Today, far from being a nation of home owners we are fast becoming a nation of renters. Since the year 2000, the number of people living in private rented accommodation has doubled but, until recently, that was something only think tanks and campaign groups were prepared to address, with this number set to rise. A report, conducted by economists at accountancy firm PwC in 2015, predicted that by 2025, a quarter of all households will be renting privately and that the biggest increase will be seen among those aged between 20 and 39, where ‘a clear majority’ will be private tenants within the next decade. Indeed, the average couple living in privately rented accommodation now spend roughly half of their salary to their landlord every month, before they’ve even left the house or had an opportunity to save.

What’s frustrating is that Britain’s housing crisis could have been prevented and, after all, prevention is better than cure but, there’s no doubt that it’s good news that something is finally being done.

Lib Dem peer, Baroness Olly Grender, whose Renters’ Rights Billhas been progressing through the House of Lords told The Debrief:

‘At last we’re seeing the spotlight turn to renters, which is long overdue. People who let out homes need to know it’s more than just an investment opportunity, it’s people’s lives – and they deserve stability and decent standards. There are responsible landlords out there, but there are still too many horror stories.’

‘But it’s easy for ministers to say the right thing, and another matter to actually take the radical steps that will make a difference. We are yet to see if they will do things like introduce licencing for landlords to raise standards and build more genuinely affordable homes that can be let out below the market rent.’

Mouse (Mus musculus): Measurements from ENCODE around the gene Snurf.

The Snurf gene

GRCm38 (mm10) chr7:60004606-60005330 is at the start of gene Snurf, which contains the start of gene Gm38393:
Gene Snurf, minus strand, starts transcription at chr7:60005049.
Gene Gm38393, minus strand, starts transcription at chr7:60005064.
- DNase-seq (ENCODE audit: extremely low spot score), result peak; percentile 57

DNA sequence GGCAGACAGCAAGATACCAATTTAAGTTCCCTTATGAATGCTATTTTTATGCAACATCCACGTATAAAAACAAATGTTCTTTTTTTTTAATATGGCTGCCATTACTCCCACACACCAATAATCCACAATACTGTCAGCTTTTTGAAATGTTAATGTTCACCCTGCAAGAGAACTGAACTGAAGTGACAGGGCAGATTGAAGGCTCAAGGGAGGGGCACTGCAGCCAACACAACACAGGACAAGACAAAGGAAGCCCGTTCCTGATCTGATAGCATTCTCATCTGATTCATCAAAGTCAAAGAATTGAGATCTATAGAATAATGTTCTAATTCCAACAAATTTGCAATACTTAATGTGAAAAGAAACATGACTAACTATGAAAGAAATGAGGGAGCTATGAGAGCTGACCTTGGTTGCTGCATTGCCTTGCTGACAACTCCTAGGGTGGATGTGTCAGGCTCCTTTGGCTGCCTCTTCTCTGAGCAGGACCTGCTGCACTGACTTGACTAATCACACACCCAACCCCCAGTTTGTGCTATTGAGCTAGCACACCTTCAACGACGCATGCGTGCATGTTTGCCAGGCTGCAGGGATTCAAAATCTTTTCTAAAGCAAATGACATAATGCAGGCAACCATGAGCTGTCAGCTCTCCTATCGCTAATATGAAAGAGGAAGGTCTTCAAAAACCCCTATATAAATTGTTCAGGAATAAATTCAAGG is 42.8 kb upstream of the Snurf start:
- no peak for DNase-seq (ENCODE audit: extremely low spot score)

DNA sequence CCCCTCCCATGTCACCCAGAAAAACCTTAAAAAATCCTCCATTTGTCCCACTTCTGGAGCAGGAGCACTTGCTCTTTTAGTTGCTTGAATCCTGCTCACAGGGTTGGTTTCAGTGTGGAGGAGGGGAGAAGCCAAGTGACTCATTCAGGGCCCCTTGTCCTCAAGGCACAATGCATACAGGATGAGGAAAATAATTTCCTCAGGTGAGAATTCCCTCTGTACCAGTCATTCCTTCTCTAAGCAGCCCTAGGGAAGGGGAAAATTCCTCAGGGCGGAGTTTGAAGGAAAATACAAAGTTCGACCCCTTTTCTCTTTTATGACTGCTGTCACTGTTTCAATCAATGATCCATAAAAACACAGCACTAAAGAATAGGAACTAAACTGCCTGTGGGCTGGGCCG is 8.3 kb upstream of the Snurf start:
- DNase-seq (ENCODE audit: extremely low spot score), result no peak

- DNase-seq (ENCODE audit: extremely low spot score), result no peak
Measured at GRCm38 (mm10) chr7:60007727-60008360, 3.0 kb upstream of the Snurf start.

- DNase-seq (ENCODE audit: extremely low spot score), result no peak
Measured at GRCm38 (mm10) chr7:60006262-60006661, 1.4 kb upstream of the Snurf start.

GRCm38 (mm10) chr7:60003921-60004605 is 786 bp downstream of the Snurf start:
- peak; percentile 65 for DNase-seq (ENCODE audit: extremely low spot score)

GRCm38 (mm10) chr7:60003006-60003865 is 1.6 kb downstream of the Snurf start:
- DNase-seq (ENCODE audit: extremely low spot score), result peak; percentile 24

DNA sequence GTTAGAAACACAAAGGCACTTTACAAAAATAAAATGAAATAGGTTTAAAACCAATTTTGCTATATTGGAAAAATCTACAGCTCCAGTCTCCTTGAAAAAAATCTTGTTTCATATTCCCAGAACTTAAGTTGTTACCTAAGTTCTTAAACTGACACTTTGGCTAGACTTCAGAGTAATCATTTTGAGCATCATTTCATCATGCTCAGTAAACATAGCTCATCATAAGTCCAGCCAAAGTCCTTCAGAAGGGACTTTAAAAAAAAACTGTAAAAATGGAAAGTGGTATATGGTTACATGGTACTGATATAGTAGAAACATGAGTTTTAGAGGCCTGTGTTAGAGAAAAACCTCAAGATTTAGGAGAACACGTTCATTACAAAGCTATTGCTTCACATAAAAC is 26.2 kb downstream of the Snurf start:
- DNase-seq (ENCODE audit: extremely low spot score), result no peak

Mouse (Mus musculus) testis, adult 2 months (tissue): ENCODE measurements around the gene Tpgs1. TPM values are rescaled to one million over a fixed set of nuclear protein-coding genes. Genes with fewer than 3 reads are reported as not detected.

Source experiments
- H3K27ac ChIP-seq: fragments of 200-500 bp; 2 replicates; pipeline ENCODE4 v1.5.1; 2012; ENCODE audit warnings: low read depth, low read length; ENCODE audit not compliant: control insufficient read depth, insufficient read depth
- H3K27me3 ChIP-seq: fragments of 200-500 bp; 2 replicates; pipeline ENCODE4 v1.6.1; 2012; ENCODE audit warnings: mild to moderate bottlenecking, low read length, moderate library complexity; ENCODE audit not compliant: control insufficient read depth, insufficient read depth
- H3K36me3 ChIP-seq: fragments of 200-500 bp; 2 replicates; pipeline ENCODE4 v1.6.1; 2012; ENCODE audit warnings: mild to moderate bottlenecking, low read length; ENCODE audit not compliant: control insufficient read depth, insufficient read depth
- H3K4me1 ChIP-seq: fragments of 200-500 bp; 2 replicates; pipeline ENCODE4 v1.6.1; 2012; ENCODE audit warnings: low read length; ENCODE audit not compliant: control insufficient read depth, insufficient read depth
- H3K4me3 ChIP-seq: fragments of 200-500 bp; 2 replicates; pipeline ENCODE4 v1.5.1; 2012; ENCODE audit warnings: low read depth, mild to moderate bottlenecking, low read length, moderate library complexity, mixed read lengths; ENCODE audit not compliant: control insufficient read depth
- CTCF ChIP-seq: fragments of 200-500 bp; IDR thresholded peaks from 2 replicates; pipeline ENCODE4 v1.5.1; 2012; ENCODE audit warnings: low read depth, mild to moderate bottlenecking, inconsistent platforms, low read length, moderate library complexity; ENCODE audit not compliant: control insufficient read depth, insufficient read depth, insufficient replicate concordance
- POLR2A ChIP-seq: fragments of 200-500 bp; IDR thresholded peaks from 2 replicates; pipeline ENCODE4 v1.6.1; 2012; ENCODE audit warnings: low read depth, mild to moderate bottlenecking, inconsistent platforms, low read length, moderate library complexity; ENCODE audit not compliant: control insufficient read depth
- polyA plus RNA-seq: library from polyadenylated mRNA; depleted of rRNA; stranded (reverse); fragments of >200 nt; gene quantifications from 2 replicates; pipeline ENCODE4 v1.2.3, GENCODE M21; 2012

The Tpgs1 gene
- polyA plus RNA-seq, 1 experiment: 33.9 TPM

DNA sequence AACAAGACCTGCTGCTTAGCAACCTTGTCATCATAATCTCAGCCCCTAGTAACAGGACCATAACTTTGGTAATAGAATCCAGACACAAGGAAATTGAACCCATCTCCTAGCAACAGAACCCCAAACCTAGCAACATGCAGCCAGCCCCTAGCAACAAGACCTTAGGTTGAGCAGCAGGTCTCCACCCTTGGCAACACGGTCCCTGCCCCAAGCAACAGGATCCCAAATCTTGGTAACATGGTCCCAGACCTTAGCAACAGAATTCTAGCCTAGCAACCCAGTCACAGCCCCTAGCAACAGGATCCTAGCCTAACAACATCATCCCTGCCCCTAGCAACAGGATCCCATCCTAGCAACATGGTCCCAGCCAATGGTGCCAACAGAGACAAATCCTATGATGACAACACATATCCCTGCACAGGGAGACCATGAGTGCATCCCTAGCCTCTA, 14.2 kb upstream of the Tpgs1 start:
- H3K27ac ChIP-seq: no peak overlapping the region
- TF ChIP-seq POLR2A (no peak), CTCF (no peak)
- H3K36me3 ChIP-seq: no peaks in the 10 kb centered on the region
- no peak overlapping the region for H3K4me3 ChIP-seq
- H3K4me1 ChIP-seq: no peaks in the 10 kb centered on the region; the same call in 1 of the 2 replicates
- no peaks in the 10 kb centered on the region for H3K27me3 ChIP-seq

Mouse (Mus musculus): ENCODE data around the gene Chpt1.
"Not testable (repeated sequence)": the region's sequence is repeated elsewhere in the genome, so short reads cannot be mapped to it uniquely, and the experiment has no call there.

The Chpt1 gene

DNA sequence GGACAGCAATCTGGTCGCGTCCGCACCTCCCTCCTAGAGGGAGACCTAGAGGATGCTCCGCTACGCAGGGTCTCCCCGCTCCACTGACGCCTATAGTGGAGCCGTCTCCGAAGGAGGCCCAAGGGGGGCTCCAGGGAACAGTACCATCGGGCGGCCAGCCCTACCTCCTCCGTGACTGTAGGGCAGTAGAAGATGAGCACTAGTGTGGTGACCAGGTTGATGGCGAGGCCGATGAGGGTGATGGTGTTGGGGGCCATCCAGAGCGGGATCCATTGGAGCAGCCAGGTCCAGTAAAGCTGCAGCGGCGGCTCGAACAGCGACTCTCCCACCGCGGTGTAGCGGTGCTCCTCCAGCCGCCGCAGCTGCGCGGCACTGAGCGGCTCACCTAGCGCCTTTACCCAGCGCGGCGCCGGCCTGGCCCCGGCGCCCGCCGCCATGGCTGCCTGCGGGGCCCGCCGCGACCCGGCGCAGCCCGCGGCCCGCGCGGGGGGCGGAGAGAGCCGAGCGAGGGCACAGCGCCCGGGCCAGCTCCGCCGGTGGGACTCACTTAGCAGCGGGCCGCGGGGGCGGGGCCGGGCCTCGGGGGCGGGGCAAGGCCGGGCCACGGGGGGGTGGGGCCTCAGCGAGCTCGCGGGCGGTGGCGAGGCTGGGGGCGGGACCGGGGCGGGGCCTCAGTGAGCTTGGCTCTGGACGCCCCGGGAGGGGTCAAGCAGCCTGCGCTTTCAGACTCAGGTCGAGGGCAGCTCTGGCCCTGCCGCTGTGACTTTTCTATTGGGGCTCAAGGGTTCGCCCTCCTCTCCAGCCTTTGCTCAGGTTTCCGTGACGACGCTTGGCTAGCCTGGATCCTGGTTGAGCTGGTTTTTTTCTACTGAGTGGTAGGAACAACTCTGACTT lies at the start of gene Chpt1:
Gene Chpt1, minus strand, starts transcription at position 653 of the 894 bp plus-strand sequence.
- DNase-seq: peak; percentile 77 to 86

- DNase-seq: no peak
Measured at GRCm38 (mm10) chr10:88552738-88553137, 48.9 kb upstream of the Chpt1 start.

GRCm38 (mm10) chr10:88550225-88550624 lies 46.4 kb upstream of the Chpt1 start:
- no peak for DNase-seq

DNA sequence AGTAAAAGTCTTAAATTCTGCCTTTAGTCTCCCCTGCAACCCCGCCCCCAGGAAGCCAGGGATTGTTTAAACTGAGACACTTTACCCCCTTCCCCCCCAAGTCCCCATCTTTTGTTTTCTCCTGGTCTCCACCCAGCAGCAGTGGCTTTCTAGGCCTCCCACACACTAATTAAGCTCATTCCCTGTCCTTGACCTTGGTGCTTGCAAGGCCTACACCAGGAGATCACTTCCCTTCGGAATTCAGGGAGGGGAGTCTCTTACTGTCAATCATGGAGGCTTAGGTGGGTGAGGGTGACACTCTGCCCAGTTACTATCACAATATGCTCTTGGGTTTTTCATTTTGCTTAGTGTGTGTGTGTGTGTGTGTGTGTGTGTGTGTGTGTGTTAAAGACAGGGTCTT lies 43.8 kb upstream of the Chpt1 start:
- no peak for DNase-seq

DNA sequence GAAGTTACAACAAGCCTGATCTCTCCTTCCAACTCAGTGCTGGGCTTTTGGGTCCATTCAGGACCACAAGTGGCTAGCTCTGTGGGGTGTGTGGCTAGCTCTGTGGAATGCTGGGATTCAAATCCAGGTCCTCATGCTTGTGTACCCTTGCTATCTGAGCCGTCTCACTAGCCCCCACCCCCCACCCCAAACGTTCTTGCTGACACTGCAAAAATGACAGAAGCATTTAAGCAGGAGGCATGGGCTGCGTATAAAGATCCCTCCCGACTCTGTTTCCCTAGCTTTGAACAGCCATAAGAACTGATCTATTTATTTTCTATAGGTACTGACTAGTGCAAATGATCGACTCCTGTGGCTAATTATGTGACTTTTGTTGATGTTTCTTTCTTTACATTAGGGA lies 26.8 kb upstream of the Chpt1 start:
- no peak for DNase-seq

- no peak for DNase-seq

Kate Webb, Head of Policy at Shelter, welcomed the news, saying 'ordinary families up and down the country are struggling to keep their heads above water with sky-high rents and short-term, unstable contracts which can make it nearly impossible to save and plan ahead. It’s vital the government look to fix this by introducing long-term contracts of 5 years or more so people can plan their lives and feel safe. If the government really is serious about fixing this problem at its source, then they quite simply need to build more homes. We hope they grab these opportunities with both hands in the forthcoming housing White Paper - millions of renters up and down the country are counting on them.'

As with all legislation the devil is in the detail. It remains to be seen whether this government will actually be able to deliver genuinely ‘affordable’ homes for rent, reign in rogue landlords and build new homes at the rate we need them.

You might also be interested in:

Renters Are Still Waiting For The Government To Finalise The Ban On Letting Fees

The Reality Of Trying To Rent In London

Letting Agency Fees Have Been Banned!

Follow Vicky on Twitter @Victoria_Spratt

This article originally appeared on The Debrief.

Just so you know, whilst we may receive a commission or other compensation from the links on this website, we never allow this to influence product selections - read why you should trust us